The New York Times Book Review described Spartina as “possibly the best American novel … since The Old Man and the Sea.” Casey’s sequel, as a result, has a lot to live up to. Whereas Spartina focuses on Dick, Compass Rose centers on Rose and the women who influence her. His depictions of coastal Rhode Island are still wonderfully evocative, as are his observant renderings of small town life and extended family relationships. Only the San Francisco Chronicle felt the multiple protagonists resulted in a “splintered structure” and an “unfocused” narrative. Although critics disagreed over whether Compass Rose rises to the heights of Spartina, they all agreed that it was well worth reading, though best preceded by a reading of the latter. --This text refers to an out of print or unavailable edition of this title.
In this sequel to the author’s National Book Award–winning Spartina (1989), Natural Resources warden Elsie Buttrick is forced to grapple with the fallout from her affair with Rhode Island fisherman Dick Pierce. As the novel opens, Elsie has just given birth to their daughter, Rose. Over the next 16 years, Elsie reins in her fierce love for the taciturn Dick, is grateful for his wife’s love and acceptance of Rose, must deal with the insular nature of a community well aware of her daughter’s illegitimate birth, and, finally, must convince her daughter that she is her biggest fan. Elsie also becomes consumed by her brother-in-law’s greedy development schemes, which are slowly transforming the landscape she knows and loves so well while displacing longtime residents. With its emotionally intricate interior monologues and many complicated relationships among multiple characters, this is a novel best suited to those who have read Spartina. They will most readily appreciate Casey’s rich paean to the prideful seaside residents of a Rhode Island community and their long and tangled history with the land and with each other. --Joanne Wilkinson --This text refers to an out of print or unavailable edition of this title.See all Editorial Reviews
I really did try to read this book. I just never got a good grasp on the characters or the story they were telling. Read morePublished 19 months ago by Carol Gustafson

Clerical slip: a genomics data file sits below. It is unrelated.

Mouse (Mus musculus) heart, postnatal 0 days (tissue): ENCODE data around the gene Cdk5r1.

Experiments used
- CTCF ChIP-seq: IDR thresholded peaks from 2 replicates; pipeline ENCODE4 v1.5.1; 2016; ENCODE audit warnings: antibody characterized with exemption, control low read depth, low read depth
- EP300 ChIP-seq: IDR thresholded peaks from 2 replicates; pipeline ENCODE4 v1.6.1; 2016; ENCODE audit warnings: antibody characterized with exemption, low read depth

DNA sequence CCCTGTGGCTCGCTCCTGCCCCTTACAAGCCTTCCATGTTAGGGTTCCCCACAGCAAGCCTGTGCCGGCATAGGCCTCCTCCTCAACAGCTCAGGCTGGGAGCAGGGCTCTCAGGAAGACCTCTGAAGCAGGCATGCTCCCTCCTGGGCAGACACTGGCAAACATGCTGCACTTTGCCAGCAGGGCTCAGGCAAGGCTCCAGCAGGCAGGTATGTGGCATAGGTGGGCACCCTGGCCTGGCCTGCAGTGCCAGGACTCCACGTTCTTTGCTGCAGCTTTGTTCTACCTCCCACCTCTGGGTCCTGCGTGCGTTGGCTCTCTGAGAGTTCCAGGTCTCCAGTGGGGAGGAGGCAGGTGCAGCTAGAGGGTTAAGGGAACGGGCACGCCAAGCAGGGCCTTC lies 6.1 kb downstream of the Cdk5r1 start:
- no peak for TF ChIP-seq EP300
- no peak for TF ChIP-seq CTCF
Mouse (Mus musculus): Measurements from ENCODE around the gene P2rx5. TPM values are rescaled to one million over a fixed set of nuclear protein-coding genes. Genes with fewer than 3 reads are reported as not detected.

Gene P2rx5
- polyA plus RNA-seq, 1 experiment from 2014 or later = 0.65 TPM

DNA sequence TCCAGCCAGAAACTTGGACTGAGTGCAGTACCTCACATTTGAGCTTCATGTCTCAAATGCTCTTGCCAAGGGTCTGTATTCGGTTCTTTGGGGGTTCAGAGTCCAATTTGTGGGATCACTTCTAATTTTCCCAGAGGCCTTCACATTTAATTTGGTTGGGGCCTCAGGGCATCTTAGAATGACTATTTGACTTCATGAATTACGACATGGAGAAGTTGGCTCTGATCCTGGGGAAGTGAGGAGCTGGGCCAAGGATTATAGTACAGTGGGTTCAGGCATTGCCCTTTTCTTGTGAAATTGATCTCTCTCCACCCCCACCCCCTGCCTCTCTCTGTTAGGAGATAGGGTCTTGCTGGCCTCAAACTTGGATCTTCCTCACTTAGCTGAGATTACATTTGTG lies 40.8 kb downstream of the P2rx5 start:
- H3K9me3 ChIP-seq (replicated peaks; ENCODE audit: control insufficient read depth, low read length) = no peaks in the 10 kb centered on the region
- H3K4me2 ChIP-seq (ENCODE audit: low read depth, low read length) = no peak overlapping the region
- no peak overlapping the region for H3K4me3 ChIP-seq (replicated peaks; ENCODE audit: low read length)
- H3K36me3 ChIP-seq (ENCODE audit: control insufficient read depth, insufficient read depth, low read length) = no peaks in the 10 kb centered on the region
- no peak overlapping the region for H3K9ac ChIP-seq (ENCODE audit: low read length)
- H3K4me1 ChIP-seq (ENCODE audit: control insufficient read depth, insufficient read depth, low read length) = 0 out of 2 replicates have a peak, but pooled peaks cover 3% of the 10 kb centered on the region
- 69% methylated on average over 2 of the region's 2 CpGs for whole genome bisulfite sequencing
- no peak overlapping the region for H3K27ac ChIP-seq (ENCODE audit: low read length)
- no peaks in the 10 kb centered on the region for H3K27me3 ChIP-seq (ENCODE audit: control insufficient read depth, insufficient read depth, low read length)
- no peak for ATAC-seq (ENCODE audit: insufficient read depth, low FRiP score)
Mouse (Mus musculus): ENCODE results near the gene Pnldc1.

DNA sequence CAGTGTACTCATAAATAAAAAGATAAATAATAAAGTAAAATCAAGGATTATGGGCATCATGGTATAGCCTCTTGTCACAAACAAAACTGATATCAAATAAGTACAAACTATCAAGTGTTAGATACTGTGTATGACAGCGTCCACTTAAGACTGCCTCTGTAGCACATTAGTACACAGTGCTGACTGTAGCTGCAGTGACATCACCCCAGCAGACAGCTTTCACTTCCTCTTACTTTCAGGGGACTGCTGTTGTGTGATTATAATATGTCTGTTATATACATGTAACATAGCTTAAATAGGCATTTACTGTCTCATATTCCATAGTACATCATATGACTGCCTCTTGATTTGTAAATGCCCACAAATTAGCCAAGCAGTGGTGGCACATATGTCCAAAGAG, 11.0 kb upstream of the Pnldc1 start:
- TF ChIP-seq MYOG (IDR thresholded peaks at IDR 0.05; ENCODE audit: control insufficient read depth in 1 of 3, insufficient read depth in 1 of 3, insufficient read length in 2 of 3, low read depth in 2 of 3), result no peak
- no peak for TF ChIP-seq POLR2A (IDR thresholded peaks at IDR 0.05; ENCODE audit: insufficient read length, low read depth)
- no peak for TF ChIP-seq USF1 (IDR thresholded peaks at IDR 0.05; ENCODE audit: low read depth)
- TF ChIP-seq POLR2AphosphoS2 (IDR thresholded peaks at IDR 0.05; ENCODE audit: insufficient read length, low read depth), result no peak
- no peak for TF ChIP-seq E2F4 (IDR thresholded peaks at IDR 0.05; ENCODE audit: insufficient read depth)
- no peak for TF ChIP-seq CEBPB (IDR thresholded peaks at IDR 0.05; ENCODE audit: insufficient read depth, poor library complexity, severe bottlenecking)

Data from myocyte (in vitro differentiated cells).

I picked this book off the bargain table (when will I ever learn?). From the jacket, it seemed the author had been well reviewed for previous books and the theme of the book... Read morePublished 21 months ago by Janet Eshenroder
Compared to Spartina,. another of this authors works. This one isn't close. hard to read and follow. I regret buying this Title.Published 23 months ago by Michael V. Smith
I got more than half way through before realizing that this story goes nowhere. Just simply the daily lives of this group of people. Read morePublished on April 18, 2013 by POV
John Casey's prose is beautiful. I found myself pulled along by the pleasure of of the words.
There really isn't much of a plot to Compass Rose. Read more
compass rose by john casey
Dick Pierce is now focusing on the women in his life: his wife May.
Elsie the woman who born their daughter Rose. Read more
The author gets so involved w character development, that the plot gets diluted. It ends with a whimper and not a bang.Published on April 6, 2012 by Linda B. Langsdorf
For the curios: Sequel to Spartina. Poor editing, I would expect better from a professor of english. I could not recommend this book.Published on September 5, 2011 by Geppetto
Talk about a test of patience and an exercise in getting past two battling, jarring prose styles. Compass Rose centers on the illegitimate child of two of the characters: Elsie... Read morePublished on June 23, 2011 by Bluestalking Reader